This Week in Science

Science  21 Feb 1997:
Vol. 275, Issue 5303, pp. 1041
  1. Molecular connections in apoptosis

    Insights into the role played by molecules that interact to regulate programmed cell death, or apoptosis, are presented in four reports (see also the Perspective by Golstein, p.1081). Studies on the nematode (Caenorhabditis elegans) have shown that CED-9 (which corresponds to Bcl-2 in mammals) can protect cells from death induced by CED-3 (which corresponds to ICE, or interleukin-1beta-converting enzyme, in mammals) and CED-4, but the mechanism for this inhibition has been unclear. Chinnaiyan et al. (p.1122) show that CED-4 can simultaneously bind both CED-3 and CED-9, and Wu et al. (p.1126) show that CED-9 localized CED-4 to intracellular membranes, thus removing it from the cytosol. Another role for Bcl-2 was identified by Yang et al. (1129) and Kluck et al. (p.1132), who showed that Bcl-2 can block apoptosis by preventing the release of cytochrome c from the mitochondria.


  2. Superconductivityand symmetry

    There is still no complete model that explains why electrons form Cooper pairs in the high-temperature superconductors and cease to do so above their transition temperature. Zhang (p.1089) now presents a theory which uses rotational symmetry in five dimensions, SO(5), to relate the d-wave superconducting state to antiferromagnetism in the higher temperature insulating state. Generalized phase diagrams can be constructed with the model to relate transitions to the chemical potential (doping level) of these oxide materials. In a Perspective, Nagaosa (p.1078) discusses how this theory relates to previous models and outlines the challenges still to be met in understanding high-temperature superconductors.

  3. Copper decorations

    The scanning tunneling microscope has been used to place small copper clusters onto the surface of a gold electrode. Kolb et al. (p.1097) deposited copper electrochemically from solution onto the end of the tip. The tip is given a controlled voltage pulse that causes it to touch the surface momentarily and transfer a small cluster. Patterns and arrays can be formed by repeating the process.

  4. Five-coordinate hydrogen

    Hydrogen is usually coordinated to only one or two atoms, but in a few rare cases, coordination numbers of three and six have been observed. Bau et al. (p.1099) have synthesized a compound in which hydrogen is coordinated to five rhodium atoms in a metal cluster compound. The hydrogen atoms are located in square-pyramidal sites on the surface of the cluster. Only two of the six square pyramidal sites are occupied.

  5. Singling out molecules

    Two reports focus on single molecule measurements. Monitoring the diffusion of single molecules in free solution requires high temporal and spatial resolution. Xu and Yeung (p.1106) show that fluorescence images of a thin layer of solution recorded with an intensified charge-coupled-device camera allows continuous monitoring of single molecules at submillisecond time scales. The diffusion coefficients of the molecules could be determined from these measurements. Nie and Emory (p.1102) present a technique that provides complimentary information to the methods that are conventionally used in single-molecule studies, such as laser-induced fluorescence. Surface-induced Raman scattering of single molecules that were attached to nanoparticles showed enormous enhancements of their scattering efficiency for selected nanoparticles; the signals are more intense and stable than those obtained by fluorescence measurements.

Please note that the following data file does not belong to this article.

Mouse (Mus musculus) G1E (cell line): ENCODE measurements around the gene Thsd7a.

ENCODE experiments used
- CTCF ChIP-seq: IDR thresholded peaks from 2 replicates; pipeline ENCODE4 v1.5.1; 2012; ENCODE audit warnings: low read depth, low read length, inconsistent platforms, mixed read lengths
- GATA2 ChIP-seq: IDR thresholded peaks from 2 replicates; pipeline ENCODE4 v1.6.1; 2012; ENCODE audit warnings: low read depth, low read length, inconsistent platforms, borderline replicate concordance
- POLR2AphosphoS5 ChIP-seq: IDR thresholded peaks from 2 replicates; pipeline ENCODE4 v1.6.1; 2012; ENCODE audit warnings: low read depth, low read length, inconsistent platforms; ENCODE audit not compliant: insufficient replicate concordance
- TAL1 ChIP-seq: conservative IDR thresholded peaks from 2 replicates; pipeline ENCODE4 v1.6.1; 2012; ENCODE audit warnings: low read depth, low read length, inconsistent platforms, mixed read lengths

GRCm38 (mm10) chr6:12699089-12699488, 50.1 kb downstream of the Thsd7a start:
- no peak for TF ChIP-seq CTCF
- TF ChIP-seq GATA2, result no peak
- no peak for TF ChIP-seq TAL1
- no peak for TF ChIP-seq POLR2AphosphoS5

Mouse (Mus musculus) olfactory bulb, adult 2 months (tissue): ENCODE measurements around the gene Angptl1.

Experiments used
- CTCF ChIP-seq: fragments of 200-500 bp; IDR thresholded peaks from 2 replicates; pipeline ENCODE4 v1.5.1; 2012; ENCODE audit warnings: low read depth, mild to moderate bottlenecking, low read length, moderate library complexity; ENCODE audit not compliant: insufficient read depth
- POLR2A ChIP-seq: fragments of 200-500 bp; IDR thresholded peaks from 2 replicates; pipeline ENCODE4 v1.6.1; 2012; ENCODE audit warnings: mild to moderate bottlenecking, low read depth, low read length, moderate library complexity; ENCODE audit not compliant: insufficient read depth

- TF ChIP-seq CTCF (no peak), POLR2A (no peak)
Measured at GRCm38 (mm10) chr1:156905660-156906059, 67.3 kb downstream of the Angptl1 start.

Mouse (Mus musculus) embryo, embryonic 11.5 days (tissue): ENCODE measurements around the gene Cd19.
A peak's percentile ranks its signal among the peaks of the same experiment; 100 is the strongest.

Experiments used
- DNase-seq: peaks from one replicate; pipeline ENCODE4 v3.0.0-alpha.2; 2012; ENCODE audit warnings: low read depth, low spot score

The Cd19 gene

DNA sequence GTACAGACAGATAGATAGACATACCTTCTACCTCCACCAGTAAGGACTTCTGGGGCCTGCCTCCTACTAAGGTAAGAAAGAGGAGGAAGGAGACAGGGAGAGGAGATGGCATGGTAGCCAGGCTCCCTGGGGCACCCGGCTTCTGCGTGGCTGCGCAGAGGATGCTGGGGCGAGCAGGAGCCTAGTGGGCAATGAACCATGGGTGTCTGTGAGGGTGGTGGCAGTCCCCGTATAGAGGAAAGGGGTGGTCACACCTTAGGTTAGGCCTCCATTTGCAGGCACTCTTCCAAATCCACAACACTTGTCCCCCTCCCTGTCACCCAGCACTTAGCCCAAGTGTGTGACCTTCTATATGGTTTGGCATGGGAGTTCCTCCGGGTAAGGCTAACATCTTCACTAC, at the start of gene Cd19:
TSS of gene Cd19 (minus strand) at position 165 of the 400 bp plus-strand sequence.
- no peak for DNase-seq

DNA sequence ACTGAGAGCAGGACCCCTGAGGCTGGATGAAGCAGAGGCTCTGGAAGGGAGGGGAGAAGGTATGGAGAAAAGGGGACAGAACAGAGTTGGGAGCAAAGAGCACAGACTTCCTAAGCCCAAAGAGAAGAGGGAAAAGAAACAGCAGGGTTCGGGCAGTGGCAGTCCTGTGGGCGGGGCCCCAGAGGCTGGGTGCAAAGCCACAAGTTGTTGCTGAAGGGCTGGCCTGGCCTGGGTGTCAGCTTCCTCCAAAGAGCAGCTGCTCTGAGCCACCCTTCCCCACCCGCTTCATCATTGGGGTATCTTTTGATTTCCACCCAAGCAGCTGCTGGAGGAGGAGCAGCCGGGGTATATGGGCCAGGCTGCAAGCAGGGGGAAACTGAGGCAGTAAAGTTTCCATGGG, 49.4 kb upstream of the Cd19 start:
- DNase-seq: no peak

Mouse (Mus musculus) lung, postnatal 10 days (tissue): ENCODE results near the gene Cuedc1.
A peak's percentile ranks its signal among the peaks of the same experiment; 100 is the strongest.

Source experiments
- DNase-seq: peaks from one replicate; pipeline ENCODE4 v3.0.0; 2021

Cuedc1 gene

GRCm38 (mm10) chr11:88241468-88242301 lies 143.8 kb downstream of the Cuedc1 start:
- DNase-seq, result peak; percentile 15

6. Mass survival

    The origin and early evolution of birds has been widely debated, as has the effect of the extinction at the end of the Cretaceous, which marked the demise of the dinosaurs. Cooper and Penny (p.1109) used molecular data from modern birds and estimates from the fossil record of minimum divergence times of pairs of related birds to estimate the number of modern bird lineages that survived through this extinction. Their analysis suggests that many lineages survived. Some of the implications and uncertainties related to the selection of the fossil pairs are discussed in a news story by Gibbons, p.1068.

  7. Turkey trot

    Running takes a lot of energy, but for turkeys running on level ground, contracting muscles are not doing a lot of work. Roberts et al. (p.1113; see the news story by Pennisi, p.1067) implanted fiber-length and strain gauges to measure muscle force in the large calf muscles of running wild turkeys. The stretching and recoiling of tendons and the extended muscle (which acts as a spring) do most of the work. Active contracted muscle produces the high force needed to keep the turkey standing (and thus consumes metabolic energy), but contracts only a short distance and thus produces little work.


  8. Busy terminal

    The TATA-box binding protein (TBP) is required by all three RNA polymerases. The function of its nonconserved amino-terminal end has been unknown and its conserved carboxyl-terminal end can usually substitute for the full-length protein. Mittal and Hernadez (p.1136) show that the nonconserved amino terminal mediates activity at the RNA polymerase III U6 small nuclear RNA (snRNA) promoter and recruits the snRNA activating protein complex to this site. It can also down-regulate TBP binding to the U6 TATA box and enhance U6 transcription.

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